When companies make acquisitions, there is plenty that can go wrong: the company can often take longer to merge into the parent; management can overpay should a rival company decide that it likes the idea of buying growth on the open market, too; worse still, management can take their eye off the ball, causing normally avoidable problems to occur at the company making the acquisition.
In short investors need to tread carefully when acquisitions are announced.
So when Booker (LSE: BOK) announced its results and the acquisition of Musgrave Retail Partners GB Limited, which comprises the Budgens and Londis businesses,for 40m in cash last Thursday, investors marked the shares up 10%. This says two things to me:
- Booker has paid a good price for the business;
- The market believes that Bookers management team is very capable of turning this (currently loss-making) business around.
Lets have a look at the deal itself, together with the rationale behind it
Price Is What You Pay
Booker paid 40 million on a cash free/debt free basis with a normalised level of working capital in essence, it isstarting with a level playing field. Interestingly, Booker used to own Budgens, but sold it in 1982 for 82 million.
Londis started life as a mutual, and got going in the 1950s it was brought into the Musgrave fold in 2004.
The most recent figures show that, between them, they made a loss of 7.3 million on turnover of 833 million.
Whilst this doesnt sound like a business that you would want to stump up your hard-earned cash for, theres a bit more to it than that.
Value Is What You Get.
By joining forces with Bookers current franchise operations, mainly in the form of Premier, the group will almost double the size of its operation, giving it a market share of around 9.4%. In addition, itsays that itwill help independents compete with the multiple convenience stores leading to better choice (e.g. fresh), prices and service.
The geographical and consumer profiles of the businesses are complementary and, together, Bookerbelieves that they will help the retailer improve sales to the consumer.
Interestingly, the deal includes the Budgens and Londis supply chain this can also serve Premier and independent retailers, improving utilisation and saving costs. Additionally, it provides Premier/Booker help with chilled ranges, whilst Budgens and Londis can benefit from a better local and national supply chain, with improved availability, choice and service.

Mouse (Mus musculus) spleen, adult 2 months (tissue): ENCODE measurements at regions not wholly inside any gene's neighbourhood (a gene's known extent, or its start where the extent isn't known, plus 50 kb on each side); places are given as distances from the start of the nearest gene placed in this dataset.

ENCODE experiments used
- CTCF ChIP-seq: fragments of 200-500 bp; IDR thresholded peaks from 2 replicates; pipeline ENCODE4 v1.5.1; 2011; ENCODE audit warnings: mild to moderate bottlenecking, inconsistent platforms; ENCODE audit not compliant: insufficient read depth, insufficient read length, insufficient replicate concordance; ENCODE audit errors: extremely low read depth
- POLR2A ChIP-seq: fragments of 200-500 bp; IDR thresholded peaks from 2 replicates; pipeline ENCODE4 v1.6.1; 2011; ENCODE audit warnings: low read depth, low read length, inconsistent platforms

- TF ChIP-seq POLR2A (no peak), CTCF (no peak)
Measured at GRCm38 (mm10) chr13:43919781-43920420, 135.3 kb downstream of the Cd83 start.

To me, this deal seems to benefit all concernedand,importantly, is a direct attempt to take on the other players in the grocery and convenience market, currently estimated to be worth 37.4 billion in 2014 (+5.2% on 2013). This is where the growth is currently. Perhaps unsurprisingly, multiple retailers and discounters have increased space by 37% since 2007 One Stop, Tesco Express, Coop, Sainsburys Local, Asda, Waitrose and other multiples expanding their convenience operations One Stop (part of Tesco (LSE: TSCO) is becoming a franchise business, too.
Which One Should You Buy?
Turning to the chart covering the last 12 months, it is clear which share you should have bought. As we know, however, the stock market is all about the future what will the next 12 months bring?
For my money, both J Sainsbury (LSE: SBRY) and Tesco have their work cut out they need to fix their retail operations. This, amongst other things, has caused them to focus on their balance sheets, one of the results of which is a dividend cut at Sainsburys (and Tesco famously cancelled its final dividend).
Booker, on the other hand, hasproved adept at turning around failing businesses itfinished the year with a 147 million cash balance, allowing itto increase the dividend by over 14% and pay a further capital return of 3.5 pence per share. This is also expected to be repeated next year.
Whilst I would be the last person to write off any of the supermarkets, I wouldnt be a buyer of the shares currently. I would, however, be looking to pick up some shares in Booker on weakness as part of a diversified income portfolio.
Should you be an investor with an eye on income and want to avoid your fingers being cut by this and other falling knives, take a look at this report containing The Motley Fool’s very own Mark Rogers’Five Golden Rules for Building a Dividend Portfolio, within this special free report entitled:“How To Create Dividends For Life”
This report will show you how to tailor your portfolio, allowing you to ‘Dividend and Conquer’ — and lay the foundations of a more dependable income-focused portfolio. It’s currentlyFREE and comes without obligation. So, sit back in your favourite chair,click hereand enjoy!
Dave Sullivan owns shares in Booker. The Motley Fool UK has recommended Booker. The Motley Fool UK owns shares of Tesco. We Fools don’t all hold the same opinions, but we all believe that considering a diverse range of insights makes us better investors.